(c) Do not use an oil-base lubricant. The possibility of lipoid (fat)
aspirational pneumonia is to be avoided.
(d) If you encounter a severe resistance, withdraw the tube and
insert it in the other nostril.
Do not forcibly push it because you could injure tissues and
Have the patient drop his head forward and begin to swallow as the
tube reaches the back of the throat.
(a) Tell the patient to bend his head forward and (if permitted) to
swallow sips of water as the tube is passed down the esophagus to the stomach.
(b) Check the position of the tube as it passes down the back of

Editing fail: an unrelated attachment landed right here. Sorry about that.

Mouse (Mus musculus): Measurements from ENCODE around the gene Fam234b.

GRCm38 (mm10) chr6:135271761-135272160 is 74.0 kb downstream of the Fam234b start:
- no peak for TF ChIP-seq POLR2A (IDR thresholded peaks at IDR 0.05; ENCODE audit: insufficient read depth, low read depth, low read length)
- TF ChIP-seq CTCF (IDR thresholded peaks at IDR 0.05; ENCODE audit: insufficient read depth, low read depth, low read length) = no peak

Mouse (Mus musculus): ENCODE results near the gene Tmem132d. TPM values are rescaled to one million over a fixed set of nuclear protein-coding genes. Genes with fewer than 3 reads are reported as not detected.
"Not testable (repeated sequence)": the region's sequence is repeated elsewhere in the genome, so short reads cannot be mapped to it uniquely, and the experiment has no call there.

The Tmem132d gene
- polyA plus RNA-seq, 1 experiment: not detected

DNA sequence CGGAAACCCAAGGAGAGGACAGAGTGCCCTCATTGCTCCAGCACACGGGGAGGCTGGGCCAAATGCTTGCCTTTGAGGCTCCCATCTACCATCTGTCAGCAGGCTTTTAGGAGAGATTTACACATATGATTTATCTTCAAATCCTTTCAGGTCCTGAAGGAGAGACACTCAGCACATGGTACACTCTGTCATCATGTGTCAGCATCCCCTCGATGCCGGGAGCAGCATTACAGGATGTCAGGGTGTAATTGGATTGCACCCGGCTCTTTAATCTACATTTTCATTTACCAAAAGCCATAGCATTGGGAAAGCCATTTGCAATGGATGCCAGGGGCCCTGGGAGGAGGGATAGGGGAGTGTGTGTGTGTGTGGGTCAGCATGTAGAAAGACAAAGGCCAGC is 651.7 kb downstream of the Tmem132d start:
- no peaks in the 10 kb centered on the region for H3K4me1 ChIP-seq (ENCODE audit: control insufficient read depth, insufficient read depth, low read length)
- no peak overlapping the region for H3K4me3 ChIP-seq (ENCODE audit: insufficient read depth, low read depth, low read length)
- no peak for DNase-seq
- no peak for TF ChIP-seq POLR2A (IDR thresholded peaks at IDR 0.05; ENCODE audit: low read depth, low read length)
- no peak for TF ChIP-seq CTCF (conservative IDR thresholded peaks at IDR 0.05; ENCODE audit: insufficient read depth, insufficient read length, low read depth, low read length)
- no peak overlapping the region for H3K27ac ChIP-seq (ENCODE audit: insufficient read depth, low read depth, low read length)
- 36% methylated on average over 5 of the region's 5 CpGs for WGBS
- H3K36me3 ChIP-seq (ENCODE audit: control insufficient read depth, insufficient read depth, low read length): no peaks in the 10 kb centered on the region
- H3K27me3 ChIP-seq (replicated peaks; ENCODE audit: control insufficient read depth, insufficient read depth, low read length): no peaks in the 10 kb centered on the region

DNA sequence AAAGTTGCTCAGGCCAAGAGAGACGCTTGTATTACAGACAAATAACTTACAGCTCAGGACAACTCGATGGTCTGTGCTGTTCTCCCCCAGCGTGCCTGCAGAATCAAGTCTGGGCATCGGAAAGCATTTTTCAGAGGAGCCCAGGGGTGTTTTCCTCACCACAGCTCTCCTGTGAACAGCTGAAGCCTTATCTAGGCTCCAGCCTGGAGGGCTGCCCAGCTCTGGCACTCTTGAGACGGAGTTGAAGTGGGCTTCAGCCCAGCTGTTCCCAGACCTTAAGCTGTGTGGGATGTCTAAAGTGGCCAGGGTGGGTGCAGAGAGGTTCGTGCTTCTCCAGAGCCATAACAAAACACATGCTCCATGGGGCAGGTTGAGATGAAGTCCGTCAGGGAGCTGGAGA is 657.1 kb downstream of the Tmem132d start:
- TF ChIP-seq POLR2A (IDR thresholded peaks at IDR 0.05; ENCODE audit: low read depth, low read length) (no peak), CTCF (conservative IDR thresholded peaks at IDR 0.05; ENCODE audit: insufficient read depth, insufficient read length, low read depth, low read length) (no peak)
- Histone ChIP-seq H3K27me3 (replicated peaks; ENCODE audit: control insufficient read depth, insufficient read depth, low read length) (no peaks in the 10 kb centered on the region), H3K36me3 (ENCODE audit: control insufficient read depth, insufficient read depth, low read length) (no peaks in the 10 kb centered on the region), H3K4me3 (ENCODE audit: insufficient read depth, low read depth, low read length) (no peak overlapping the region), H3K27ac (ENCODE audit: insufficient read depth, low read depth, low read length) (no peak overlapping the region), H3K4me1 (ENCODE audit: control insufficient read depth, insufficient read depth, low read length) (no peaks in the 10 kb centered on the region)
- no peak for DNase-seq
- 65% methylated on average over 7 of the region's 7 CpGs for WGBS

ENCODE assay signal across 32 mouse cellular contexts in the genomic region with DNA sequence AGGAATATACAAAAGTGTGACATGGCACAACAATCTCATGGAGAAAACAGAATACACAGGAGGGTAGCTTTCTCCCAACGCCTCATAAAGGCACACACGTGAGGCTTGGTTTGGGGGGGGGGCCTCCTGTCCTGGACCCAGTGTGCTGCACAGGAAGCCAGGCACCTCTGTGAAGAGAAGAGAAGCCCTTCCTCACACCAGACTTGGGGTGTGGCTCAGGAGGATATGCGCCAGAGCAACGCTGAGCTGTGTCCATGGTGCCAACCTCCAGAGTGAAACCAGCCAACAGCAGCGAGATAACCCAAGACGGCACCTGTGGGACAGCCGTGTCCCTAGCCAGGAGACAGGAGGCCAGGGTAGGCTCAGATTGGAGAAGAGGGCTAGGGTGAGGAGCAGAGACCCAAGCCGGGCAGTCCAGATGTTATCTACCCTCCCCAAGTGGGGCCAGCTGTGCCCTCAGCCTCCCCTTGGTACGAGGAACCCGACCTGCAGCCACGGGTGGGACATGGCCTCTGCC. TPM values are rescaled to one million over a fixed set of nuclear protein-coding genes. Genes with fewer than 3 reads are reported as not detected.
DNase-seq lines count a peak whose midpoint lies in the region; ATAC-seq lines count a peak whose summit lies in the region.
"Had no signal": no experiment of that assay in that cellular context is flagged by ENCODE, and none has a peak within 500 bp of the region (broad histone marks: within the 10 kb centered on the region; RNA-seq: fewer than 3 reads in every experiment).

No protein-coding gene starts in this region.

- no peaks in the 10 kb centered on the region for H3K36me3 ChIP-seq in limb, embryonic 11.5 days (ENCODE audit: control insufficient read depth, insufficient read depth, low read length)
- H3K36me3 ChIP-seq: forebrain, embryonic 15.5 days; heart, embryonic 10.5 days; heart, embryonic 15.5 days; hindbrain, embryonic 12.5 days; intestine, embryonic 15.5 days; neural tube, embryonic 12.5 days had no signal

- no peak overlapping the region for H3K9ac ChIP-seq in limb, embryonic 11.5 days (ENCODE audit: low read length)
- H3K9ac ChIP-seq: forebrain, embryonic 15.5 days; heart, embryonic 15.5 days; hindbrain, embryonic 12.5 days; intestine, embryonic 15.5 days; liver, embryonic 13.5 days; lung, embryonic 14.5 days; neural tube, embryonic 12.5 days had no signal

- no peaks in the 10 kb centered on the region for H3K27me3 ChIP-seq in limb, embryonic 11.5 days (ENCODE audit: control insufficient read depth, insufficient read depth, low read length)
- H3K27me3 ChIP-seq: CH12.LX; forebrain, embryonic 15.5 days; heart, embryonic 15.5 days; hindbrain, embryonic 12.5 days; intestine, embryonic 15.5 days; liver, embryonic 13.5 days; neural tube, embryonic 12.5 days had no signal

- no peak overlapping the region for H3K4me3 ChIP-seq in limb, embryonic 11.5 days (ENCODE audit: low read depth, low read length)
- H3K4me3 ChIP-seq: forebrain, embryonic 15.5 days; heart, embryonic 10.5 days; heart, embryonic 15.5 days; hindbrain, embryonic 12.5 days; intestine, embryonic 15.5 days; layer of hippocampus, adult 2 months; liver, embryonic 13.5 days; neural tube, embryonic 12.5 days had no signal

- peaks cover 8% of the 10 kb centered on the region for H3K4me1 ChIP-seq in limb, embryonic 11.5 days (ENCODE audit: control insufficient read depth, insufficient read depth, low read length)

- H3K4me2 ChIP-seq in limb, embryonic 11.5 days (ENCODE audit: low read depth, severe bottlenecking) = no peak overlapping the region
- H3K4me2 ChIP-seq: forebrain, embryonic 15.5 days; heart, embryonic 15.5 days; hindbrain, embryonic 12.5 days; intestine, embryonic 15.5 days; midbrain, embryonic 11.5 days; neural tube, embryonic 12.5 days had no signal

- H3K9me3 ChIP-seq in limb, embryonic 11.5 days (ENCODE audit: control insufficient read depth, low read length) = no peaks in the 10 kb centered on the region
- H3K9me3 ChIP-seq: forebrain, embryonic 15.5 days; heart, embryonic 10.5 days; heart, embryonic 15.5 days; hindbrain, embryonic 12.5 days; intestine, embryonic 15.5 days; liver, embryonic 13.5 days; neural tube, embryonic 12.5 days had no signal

the patient's throat by having the patient open his mouth. Hold down the patient's
tongue with a tongue depressor.
(c) Withdraw the tube into the nose and begin again by having the
patient bend head forward and swallow; restart if the tube is coiled up in his mouth.
(d) Avoid long waits (long delays can increase the patient's
anxiety/discomfort). However, the patient can signal you to stop for a moment to rest, if
Advance the tube each time the patient swallows or sucks air. See
(a) If permitted, continue to have the patient swallow water or ice.
This helps as the tube is passed.
(b) The esophageal peristalsis and the fact that you work in a
reassuring manner will help the patient tolerate the procedure.